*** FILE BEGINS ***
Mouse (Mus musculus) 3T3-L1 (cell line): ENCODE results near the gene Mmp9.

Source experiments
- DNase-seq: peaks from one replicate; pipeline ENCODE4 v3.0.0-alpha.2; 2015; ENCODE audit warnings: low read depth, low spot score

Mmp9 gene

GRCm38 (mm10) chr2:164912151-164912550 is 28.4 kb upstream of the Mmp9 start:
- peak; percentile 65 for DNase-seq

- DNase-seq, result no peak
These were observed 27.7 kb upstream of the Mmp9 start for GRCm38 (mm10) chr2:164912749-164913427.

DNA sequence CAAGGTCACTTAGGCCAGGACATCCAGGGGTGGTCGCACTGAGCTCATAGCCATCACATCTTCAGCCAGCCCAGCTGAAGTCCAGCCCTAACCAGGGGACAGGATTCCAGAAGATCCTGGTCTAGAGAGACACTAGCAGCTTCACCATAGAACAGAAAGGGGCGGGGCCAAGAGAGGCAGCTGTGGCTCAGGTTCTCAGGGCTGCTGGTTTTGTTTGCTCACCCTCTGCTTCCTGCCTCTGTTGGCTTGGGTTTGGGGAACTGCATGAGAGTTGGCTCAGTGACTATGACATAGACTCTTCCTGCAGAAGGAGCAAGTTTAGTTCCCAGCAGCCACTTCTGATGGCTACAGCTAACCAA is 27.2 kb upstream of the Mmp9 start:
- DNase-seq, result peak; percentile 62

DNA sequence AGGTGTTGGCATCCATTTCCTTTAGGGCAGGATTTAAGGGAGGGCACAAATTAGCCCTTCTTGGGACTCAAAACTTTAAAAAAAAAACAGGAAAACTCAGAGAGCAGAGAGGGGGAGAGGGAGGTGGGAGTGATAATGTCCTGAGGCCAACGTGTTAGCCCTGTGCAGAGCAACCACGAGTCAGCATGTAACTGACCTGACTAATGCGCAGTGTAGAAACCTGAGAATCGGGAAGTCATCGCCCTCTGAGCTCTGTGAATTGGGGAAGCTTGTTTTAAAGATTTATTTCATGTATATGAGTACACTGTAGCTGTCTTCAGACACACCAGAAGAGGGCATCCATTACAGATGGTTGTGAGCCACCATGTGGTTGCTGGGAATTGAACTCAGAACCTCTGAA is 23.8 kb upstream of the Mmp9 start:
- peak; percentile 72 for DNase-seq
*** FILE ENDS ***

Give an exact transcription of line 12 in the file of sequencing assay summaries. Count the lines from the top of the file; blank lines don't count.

- peak; percentile 72 for DNase-seq